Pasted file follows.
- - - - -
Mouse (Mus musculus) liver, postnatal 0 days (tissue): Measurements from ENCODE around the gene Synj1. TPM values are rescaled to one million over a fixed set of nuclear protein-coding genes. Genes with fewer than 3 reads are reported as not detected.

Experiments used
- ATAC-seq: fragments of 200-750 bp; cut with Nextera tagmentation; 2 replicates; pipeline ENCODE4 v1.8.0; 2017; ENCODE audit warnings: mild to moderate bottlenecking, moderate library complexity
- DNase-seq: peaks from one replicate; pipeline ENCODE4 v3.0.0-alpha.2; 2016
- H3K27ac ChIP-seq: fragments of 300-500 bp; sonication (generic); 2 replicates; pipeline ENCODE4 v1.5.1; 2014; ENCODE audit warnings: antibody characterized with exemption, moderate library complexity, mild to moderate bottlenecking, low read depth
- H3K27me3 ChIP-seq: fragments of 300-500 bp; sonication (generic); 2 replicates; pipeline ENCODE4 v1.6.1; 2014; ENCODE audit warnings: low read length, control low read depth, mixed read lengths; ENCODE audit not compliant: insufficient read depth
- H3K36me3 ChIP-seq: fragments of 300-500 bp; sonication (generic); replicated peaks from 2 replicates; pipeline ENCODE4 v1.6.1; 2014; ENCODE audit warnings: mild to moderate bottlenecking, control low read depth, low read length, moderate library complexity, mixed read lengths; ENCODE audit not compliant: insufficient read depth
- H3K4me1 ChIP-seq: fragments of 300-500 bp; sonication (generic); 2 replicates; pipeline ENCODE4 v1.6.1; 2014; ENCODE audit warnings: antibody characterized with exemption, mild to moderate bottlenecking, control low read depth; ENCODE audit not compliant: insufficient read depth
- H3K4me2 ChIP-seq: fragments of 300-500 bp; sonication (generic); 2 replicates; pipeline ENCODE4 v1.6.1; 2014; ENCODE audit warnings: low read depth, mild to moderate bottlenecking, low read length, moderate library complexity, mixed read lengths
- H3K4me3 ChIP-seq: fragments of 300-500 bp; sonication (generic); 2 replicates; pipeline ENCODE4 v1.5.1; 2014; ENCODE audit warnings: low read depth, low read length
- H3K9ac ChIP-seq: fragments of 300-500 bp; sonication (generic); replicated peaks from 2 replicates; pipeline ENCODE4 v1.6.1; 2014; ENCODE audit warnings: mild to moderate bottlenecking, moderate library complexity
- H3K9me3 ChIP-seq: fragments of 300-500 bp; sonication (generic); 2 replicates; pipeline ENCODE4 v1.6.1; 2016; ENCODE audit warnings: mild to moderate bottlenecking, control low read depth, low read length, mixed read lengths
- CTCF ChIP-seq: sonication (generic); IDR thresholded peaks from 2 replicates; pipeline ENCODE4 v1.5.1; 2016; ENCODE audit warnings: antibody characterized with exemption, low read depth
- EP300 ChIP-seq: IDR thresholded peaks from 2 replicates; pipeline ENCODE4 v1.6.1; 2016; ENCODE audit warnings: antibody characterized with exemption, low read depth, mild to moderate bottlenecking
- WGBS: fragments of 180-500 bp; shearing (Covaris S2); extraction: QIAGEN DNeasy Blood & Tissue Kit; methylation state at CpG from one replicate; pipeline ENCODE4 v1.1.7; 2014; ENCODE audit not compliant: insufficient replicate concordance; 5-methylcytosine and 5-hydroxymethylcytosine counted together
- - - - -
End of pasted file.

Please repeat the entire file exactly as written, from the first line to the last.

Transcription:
Mouse (Mus musculus) liver, postnatal 0 days (tissue): Measurements from ENCODE around the gene Synj1. TPM values are rescaled to one million over a fixed set of nuclear protein-coding genes. Genes with fewer than 3 reads are reported as not detected.

Experiments used
- ATAC-seq: fragments of 200-750 bp; cut with Nextera tagmentation; 2 replicates; pipeline ENCODE4 v1.8.0; 2017; ENCODE audit warnings: mild to moderate bottlenecking, moderate library complexity
- DNase-seq: peaks from one replicate; pipeline ENCODE4 v3.0.0-alpha.2; 2016
- H3K27ac ChIP-seq: fragments of 300-500 bp; sonication (generic); 2 replicates; pipeline ENCODE4 v1.5.1; 2014; ENCODE audit warnings: antibody characterized with exemption, moderate library complexity, mild to moderate bottlenecking, low read depth
- H3K27me3 ChIP-seq: fragments of 300-500 bp; sonication (generic); 2 replicates; pipeline ENCODE4 v1.6.1; 2014; ENCODE audit warnings: low read length, control low read depth, mixed read lengths; ENCODE audit not compliant: insufficient read depth
- H3K36me3 ChIP-seq: fragments of 300-500 bp; sonication (generic); replicated peaks from 2 replicates; pipeline ENCODE4 v1.6.1; 2014; ENCODE audit warnings: mild to moderate bottlenecking, control low read depth, low read length, moderate library complexity, mixed read lengths; ENCODE audit not compliant: insufficient read depth
- H3K4me1 ChIP-seq: fragments of 300-500 bp; sonication (generic); 2 replicates; pipeline ENCODE4 v1.6.1; 2014; ENCODE audit warnings: antibody characterized with exemption, mild to moderate bottlenecking, control low read depth; ENCODE audit not compliant: insufficient read depth
- H3K4me2 ChIP-seq: fragments of 300-500 bp; sonication (generic); 2 replicates; pipeline ENCODE4 v1.6.1; 2014; ENCODE audit warnings: low read depth, mild to moderate bottlenecking, low read length, moderate library complexity, mixed read lengths
- H3K4me3 ChIP-seq: fragments of 300-500 bp; sonication (generic); 2 replicates; pipeline ENCODE4 v1.5.1; 2014; ENCODE audit warnings: low read depth, low read length
- H3K9ac ChIP-seq: fragments of 300-500 bp; sonication (generic); replicated peaks from 2 replicates; pipeline ENCODE4 v1.6.1; 2014; ENCODE audit warnings: mild to moderate bottlenecking, moderate library complexity
- H3K9me3 ChIP-seq: fragments of 300-500 bp; sonication (generic); 2 replicates; pipeline ENCODE4 v1.6.1; 2016; ENCODE audit warnings: mild to moderate bottlenecking, control low read depth, low read length, mixed read lengths
- CTCF ChIP-seq: sonication (generic); IDR thresholded peaks from 2 replicates; pipeline ENCODE4 v1.5.1; 2016; ENCODE audit warnings: antibody characterized with exemption, low read depth
- EP300 ChIP-seq: IDR thresholded peaks from 2 replicates; pipeline ENCODE4 v1.6.1; 2016; ENCODE audit warnings: antibody characterized with exemption, low read depth, mild to moderate bottlenecking
- WGBS: fragments of 180-500 bp; shearing (Covaris S2); extraction: QIAGEN DNeasy Blood & Tissue Kit; methylation state at CpG from one replicate; pipeline ENCODE4 v1.1.7; 2014; ENCODE audit not compliant: insufficient replicate concordance; 5-methylcytosine and 5-hydroxymethylcytosine counted together